P19-1 P19-5 P20-1 P20-7 P20-8 P20-12
P19-1 On October 15, 2012, the board of directors of Ensor Materials Corporation approved a stock option plan for key executives. On January 1, 2013, 20 million stock options were granted, exercisable for 20 million shares of Ensor’s $1 par common stock. The options are exercisable between January 1, 2016, and December 31, 2018, at 80% of the quoted market price on January 1, 2013, which was $15. The fair value of the 20 million options, estimated by an appropriate option pricing model, is $6 per option.
Two million options were forfeited when an executive resigned in 2014. All other options were exercised on July 12, 2017, when the stock’s price jumped unexpectedly to $19 per share.
1. When is Ensor’s stock option measurement date?
2. Determine the compensation expense for the stock option plan in 2013. (Ignore taxes.)
3. What is the effect of forfeiture of the stock options on Ensor’s financial statements for 2014 and 2015?
4. Is this effect consistent with the general approach for accounting for changes in estimates? Explain.
5. How should Ensor account for the exercise of the options in 2017? (Enter your answers in millions. (Round your answers to the nearest dollar amount. Omit the “$” sign in your response.)
P19-5 Apple inc provides its executives compensation under a variety of share based compensation plan including restricted stock awards. The following disclosure note from Apple’s 2009 annual report describes the plan created for the company’s chief executive officer, Steve Jobs;
CEO RESTRICTED STOCK AWARD
On March 19, 2003, the company’s board of Directors granted 10 million shares of restricted stock to the company’s CEO that vested on March 19, 2006. The amount of the restrict stock award expensed by the company was based on the closing market price of the company’s common stock on the date of grant and was amortized ratably on a straight line basis over the three year requisite service period. Upon vesting during 2006, the 10 million shares of restricted stock had a fair value of $646.6 million and had grant date fair value of $7.48 per share. The restricted stock award wat net share settled such that the company withheld shares with value equivalent to the CEO’s minimum statutory obligation for the applicable income and other employment taxes, and remitted the cash to the appropriate taxing authorities. The total shares withheld of 4.6 million were based on the value of the restricted stock awarded on the vesting date as determined by the company’s closing stock price of $64.66. the remaining shares net of those withheld were delivered to the company’s CEO. Total payments for the CEO’s tax obligations to the taxing authorities were $296 million in 2006 and are reflected as a financing activity within the consolidated statements of cash flows. The net share settlement had the effect of share repurchases by the company as it reduced and retired the number of shares outstanding and did not represent an expense to the company. The company’s CEO has no remaining shares of restricted stock.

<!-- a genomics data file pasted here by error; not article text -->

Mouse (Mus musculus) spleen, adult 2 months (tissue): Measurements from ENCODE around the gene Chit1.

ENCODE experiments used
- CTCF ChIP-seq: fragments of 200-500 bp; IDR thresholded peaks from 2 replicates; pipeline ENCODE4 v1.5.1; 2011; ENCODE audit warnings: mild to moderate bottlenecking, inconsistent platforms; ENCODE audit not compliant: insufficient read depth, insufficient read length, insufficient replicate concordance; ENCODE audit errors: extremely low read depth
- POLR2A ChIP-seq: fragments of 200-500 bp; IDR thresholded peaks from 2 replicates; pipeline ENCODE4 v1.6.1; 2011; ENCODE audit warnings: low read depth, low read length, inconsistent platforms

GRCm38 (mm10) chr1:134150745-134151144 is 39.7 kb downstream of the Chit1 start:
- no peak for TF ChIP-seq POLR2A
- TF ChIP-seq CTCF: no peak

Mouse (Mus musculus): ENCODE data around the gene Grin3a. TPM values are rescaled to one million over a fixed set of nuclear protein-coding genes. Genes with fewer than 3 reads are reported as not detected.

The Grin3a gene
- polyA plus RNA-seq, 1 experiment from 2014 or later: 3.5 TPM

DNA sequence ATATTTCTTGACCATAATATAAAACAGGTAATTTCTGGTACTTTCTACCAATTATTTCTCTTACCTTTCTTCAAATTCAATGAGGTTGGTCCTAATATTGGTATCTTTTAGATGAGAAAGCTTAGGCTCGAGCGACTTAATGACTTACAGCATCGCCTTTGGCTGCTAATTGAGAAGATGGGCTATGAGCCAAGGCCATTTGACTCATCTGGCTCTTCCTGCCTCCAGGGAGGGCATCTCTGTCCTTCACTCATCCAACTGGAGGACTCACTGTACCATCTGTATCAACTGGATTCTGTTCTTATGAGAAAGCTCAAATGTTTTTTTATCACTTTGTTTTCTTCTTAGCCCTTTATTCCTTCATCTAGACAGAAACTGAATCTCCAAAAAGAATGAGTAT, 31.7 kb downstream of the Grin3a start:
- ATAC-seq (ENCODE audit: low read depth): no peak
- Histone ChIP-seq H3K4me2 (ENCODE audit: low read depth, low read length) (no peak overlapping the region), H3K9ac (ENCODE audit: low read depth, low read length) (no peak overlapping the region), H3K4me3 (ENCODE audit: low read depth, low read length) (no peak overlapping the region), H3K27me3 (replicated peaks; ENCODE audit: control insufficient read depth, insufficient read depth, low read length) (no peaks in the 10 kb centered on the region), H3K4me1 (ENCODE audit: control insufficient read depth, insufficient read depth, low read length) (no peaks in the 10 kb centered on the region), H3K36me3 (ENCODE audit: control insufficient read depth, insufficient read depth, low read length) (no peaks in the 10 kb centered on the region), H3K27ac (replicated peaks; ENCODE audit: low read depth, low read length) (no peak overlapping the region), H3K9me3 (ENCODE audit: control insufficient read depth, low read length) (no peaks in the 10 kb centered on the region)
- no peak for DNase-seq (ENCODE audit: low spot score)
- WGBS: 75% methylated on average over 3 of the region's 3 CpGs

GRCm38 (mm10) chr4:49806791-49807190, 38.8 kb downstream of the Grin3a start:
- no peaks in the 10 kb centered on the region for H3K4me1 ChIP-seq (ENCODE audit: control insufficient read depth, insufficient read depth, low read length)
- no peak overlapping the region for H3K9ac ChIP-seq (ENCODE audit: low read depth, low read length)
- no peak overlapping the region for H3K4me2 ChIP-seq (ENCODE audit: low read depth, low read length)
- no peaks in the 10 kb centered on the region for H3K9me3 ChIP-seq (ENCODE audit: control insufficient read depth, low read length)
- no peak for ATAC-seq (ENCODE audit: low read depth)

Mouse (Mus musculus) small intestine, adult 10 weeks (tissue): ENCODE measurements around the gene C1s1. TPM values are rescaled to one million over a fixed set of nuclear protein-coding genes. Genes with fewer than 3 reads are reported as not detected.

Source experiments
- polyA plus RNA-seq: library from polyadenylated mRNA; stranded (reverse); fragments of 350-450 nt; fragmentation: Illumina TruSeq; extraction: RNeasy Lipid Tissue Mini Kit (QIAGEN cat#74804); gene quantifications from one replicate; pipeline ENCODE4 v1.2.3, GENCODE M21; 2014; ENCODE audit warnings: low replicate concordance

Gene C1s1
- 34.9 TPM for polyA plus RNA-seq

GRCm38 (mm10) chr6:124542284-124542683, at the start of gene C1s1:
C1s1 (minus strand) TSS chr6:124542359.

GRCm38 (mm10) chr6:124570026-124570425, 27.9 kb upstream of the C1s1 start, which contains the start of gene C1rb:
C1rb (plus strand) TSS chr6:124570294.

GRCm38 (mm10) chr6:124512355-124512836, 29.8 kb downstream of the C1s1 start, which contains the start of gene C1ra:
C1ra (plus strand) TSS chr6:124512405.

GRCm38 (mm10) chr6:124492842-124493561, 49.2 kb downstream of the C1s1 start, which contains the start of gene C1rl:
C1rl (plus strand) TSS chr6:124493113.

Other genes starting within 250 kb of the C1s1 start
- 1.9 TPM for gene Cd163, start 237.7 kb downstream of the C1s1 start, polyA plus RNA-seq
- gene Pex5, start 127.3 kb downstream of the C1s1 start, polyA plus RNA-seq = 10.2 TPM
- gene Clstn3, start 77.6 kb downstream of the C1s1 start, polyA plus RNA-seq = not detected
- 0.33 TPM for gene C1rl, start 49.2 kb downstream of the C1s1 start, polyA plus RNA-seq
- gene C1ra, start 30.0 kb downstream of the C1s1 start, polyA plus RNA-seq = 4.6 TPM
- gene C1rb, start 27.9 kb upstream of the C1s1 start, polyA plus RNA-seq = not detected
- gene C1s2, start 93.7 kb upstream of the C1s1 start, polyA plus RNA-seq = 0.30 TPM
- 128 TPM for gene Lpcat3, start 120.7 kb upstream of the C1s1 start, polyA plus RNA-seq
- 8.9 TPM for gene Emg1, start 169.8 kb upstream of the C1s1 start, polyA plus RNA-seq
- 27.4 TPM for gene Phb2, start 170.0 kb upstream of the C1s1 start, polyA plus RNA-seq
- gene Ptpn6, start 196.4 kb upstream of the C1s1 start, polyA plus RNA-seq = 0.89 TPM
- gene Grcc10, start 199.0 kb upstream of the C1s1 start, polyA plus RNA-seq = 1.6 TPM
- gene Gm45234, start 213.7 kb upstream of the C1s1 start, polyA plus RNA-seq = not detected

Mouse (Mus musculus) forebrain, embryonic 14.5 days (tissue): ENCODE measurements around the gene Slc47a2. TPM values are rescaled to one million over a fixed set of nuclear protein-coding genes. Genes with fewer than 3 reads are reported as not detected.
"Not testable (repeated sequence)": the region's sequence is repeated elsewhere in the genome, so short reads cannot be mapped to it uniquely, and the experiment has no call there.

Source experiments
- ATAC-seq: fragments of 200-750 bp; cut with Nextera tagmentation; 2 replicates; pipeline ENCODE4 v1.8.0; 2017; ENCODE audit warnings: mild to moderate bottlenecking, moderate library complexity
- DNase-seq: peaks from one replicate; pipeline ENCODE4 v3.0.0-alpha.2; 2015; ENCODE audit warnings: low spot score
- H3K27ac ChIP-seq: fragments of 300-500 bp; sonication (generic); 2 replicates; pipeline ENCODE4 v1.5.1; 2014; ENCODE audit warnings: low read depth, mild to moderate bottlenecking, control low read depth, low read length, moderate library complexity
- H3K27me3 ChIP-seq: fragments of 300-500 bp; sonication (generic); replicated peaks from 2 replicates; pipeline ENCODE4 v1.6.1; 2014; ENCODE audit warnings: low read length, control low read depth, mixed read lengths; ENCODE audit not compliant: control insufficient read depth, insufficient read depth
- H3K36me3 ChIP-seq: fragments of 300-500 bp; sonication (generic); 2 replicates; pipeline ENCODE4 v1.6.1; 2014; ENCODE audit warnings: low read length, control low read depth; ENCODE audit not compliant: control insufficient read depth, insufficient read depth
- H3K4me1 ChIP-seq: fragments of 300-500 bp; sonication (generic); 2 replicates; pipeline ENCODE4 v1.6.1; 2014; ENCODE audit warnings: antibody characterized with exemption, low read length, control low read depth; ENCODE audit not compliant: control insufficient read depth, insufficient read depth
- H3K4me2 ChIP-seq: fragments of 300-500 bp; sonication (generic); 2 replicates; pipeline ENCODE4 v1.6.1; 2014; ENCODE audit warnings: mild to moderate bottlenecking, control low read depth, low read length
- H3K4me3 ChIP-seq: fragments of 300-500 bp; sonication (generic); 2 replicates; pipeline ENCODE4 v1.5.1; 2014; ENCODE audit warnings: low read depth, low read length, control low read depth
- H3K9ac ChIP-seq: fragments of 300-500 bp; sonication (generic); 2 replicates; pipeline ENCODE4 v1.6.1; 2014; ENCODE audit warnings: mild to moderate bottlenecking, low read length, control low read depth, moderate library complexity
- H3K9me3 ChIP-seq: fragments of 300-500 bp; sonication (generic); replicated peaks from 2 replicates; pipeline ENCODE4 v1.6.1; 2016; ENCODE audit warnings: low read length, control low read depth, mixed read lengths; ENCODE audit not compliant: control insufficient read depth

Real World Financials
1. How much compensation did Apple record for its CEO related to the restricted stock in its fiscal year ended.
2. What was the CEO’s combined income tax and employment tax rate that Apple used to determine the shares to be withheld at vesting?
3. From the information provided in the disclosure note, recreate the journal entries Apple used to record compensation expense and its related tax affects on September 24, 2005 , the end of the 2005 fiscal year.
4. From the information provided in the disclosure not, recreate the journal entries Apple used to record the vesting of the restricted stock and its related tax effect s on March 16, 2006, assuming the remaining compensation expense already has been recorded.
P 20-1 Change in inventory costing methods; comparative income statements
The Cecil-Booker Vending Company changed its method of valuing inventory from the average cost method to the FIFO cost method at the beginning of 2013. At December 31, 2012, inventories were $120,000 (average cost basis) and were $124,000 a year earlier. Cecil-Booker’s accountants determined that the inventories would have totaled $155,000 at December 31, 2012, and $160,000 at December 31, 2011, if determined on a FIFO basis. A tax rate of 40% is in effect for all years.
One hundred thousand common shares were outstanding each year. Income from continuing operations was $400,000 in 2012 and $525,000 in 2013. There were no extraordinary items either year.
1. Prepare the journal entry to record the change in accounting principle. (All tax effects should be reflected in the deferred tax liability account.)
2. Prepare the 2013–2012 comparative income statements beginning with income from continuing operations. Include per share amounts.
P 20-7 Depletion; change in estimate
In 2013, the Marion Company purchased land containing a mineral mine for $1,600,000. Additional costs of $600,000 were incurred to develop the mine. Geologists estimated that 400,000 tons of ore would be extracted. After the ore is removed, the land will have a resale value of $100,000.
To aid in the extraction, Marion built various structures and small storage buildings on the site at a cost of $150,000. These structures have a useful life of 10 years. The structures cannot be moved after the ore has been removed and will be left at the site. In addition, new equipment costing $80,000 was purchased and installed at the site. Marion does not plan to move the equipment to another site, but estimates that it can be sold at auction for $4,000 after the mining project is completed
In 2013, 50,000 tons of ore were extracted and sold. In 2014, the estimate of total tons of ore in the mine was revised from 400,000 to 487,500. During 2014, 80,000 tons were extracted.